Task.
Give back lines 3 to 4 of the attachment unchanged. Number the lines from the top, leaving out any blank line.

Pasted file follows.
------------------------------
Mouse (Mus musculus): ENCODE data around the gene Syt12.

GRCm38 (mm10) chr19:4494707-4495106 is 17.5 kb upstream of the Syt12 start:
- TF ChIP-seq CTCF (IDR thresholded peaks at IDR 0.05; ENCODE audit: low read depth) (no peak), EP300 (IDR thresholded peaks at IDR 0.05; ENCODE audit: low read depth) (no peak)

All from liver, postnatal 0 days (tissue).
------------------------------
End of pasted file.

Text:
- TF ChIP-seq CTCF (IDR thresholded peaks at IDR 0.05; ENCODE audit: low read depth) (no peak), EP300 (IDR thresholded peaks at IDR 0.05; ENCODE audit: low read depth) (no peak)

All from liver, postnatal 0 days (tissue).